Election day has come and gone and many Gauchos probably didn’t even notice. It’s a day that gets overshadowed by Dia de los Muertos or the “latergrams” from Halloween. However, it’s not a day that should be forgotten. National Election Day is a trademark of our Democracy and yet we aren’t embracing this opportunity.
A piece published by The Atlantic on Nov. 2 proposes a possible system that would get people to vote. The Atlantic and I agree that while it would be extremely difficult to get it enacted, a system for compulsory voting would drastically change Nov. 2 from the second day of Red-Cups-Season at Starbucks back to one of the pillars of democracy: Election Day.
Compulsory voting would be a system in which a small fee — let’s say twenty dollars — would be charged to the citizen if they enacted their right to abstain from voting. That money would be put back into, ideally, some government fund related to voting or the ballots of that year. Those who don’t want to be billed the twenty dollars are encouraged to find their way to the nearest voting station. Hopefully, this would counteract the dropping voter turnout — the Nov. 2014 Election Day only received ballots from 36 percent of the population, an all-time low. Local and statewide policies are constantly changing and they want to hear what their people have to say, but people aren’t speaking up.
That being said, one of the changes that would have to be made for this compulsory voting system to work is that the local, statewide and national voting days would have to be merged into one, so there would only be one day for a possible fee. Additionally, all of the states would have to enact this system to avoid skewing the results; if only Red States made it mandatory, then the natural effect is that the votes slide red, and vice versa. Therefore, if all states — and towns — enabled this system, the playing field would be leveled once again.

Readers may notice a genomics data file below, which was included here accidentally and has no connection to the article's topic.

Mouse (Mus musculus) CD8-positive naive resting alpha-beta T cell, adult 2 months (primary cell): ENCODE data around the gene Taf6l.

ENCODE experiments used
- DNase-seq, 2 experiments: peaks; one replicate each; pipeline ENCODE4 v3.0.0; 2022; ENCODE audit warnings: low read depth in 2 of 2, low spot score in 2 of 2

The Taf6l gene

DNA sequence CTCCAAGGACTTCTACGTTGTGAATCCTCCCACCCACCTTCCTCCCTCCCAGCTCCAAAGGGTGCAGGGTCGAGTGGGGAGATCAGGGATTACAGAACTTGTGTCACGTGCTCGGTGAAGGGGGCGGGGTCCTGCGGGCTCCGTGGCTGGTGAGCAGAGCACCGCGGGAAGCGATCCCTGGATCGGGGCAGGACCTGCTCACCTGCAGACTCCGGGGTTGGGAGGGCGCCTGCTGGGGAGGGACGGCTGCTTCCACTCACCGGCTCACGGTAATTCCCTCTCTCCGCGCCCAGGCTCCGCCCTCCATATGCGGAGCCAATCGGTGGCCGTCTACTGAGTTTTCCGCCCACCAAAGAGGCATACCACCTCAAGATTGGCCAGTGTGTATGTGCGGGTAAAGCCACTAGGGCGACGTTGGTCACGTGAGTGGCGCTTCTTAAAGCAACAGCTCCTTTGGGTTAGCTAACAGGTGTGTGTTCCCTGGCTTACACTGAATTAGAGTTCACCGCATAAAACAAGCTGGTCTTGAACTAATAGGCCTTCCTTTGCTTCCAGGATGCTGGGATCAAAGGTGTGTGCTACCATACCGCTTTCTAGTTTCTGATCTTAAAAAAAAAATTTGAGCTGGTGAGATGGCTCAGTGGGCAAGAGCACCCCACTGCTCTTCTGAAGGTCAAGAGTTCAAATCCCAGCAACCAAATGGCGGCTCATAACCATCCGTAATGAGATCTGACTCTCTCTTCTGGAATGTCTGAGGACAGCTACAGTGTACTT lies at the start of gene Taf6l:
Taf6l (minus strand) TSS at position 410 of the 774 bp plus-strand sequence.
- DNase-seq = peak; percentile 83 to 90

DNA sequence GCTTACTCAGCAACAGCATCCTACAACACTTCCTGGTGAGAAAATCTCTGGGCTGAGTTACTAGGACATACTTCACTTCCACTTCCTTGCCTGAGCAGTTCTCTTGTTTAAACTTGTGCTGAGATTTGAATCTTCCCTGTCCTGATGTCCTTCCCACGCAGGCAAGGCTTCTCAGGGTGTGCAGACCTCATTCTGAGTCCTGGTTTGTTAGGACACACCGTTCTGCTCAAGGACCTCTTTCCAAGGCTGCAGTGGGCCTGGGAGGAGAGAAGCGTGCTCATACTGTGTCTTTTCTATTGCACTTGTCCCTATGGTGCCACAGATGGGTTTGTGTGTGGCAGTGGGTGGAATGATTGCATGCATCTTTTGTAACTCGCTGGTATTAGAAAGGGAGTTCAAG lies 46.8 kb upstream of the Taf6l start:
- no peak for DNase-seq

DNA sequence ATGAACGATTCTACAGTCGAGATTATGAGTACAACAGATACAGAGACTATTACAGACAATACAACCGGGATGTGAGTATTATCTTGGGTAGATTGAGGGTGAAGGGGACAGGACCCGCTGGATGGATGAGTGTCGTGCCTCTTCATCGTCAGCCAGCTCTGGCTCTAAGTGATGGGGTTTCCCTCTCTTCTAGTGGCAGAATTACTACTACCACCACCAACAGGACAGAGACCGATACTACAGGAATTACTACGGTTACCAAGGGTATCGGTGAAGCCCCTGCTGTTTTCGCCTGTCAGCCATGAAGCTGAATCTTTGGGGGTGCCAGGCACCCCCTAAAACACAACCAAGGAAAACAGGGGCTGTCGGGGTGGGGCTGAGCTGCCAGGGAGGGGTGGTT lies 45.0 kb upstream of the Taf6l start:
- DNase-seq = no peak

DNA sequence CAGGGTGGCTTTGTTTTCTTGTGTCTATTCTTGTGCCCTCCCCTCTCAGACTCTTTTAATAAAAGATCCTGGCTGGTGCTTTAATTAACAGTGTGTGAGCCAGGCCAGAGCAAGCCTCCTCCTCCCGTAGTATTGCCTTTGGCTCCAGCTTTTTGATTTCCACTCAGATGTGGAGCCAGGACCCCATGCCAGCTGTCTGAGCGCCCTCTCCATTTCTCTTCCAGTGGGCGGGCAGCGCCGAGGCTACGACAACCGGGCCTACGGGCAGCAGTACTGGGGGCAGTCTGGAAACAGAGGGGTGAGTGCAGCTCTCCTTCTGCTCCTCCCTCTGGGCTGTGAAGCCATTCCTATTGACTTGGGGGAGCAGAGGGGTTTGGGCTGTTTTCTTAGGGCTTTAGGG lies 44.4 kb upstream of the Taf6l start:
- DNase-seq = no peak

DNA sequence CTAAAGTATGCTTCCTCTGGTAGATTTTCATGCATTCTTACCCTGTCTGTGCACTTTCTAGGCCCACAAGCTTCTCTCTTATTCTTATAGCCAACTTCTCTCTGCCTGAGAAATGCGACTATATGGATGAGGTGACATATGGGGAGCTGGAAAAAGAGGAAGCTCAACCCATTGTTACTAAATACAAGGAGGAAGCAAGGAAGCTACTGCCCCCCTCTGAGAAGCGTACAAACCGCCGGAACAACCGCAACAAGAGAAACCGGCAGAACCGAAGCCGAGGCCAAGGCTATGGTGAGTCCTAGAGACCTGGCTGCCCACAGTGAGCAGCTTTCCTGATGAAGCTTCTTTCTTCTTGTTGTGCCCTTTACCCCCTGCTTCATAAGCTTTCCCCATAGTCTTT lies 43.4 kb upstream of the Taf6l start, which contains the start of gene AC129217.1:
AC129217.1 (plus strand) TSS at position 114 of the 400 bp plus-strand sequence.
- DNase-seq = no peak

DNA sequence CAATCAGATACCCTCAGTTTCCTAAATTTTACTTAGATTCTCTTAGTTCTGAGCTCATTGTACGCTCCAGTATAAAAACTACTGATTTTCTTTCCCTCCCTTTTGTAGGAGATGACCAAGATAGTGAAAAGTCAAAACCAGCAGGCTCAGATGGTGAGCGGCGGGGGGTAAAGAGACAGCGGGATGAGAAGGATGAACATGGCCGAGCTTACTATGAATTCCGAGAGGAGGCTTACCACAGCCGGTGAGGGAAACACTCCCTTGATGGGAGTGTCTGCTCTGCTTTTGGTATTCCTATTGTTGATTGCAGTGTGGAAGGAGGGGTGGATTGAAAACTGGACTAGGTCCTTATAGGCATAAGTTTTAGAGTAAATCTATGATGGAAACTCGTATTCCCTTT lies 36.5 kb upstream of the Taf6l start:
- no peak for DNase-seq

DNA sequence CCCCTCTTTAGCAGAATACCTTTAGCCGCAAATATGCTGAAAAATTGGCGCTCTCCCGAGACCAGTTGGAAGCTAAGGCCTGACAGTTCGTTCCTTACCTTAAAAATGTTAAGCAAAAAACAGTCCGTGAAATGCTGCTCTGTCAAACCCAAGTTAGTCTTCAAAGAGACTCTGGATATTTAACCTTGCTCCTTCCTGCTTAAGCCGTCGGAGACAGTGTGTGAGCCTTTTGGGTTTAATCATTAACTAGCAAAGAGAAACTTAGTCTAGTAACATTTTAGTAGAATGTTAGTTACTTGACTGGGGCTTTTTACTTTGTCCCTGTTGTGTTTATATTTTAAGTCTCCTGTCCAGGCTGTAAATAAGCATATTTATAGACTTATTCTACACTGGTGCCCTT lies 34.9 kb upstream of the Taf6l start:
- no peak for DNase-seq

It wouldn’t be illegal to force people to vote, because it wouldn’t actually be forcing; it would be more of a strong encouragement. However, if people were still really adamant about not voting, and they didn’t want to get billed $20, they could then extend their right to cast a blank ballot, only filling out their name to avoid the fee. One reason why people might choose to abstain is because they don’t believe there are candidates that align with their views and so they don’t want to vote because they don’t want any of them.
On the presidential voting ballots in Nevada, there is an option for ‘None of these Candidates,’ which has actually won the most votes on several occasions. The only problem is that Nevada doesn’t really listen to that vote. But if compulsory voting were enacted, there would have to be some system in which voters could really choose a ‘None of these Candidates’ option and it actually held weight, forcing a re-vote or possibly even re-election of presidential candidates.
Now, the logistics of this system become very finicky very fast, which is why I think it would be extremely difficult to enact, however I think that the chance that there might be a 70 percent voter turn-out on an off-year is enough reason to try it out. But hey, I’m just one voice of many; let’s put it to a vote.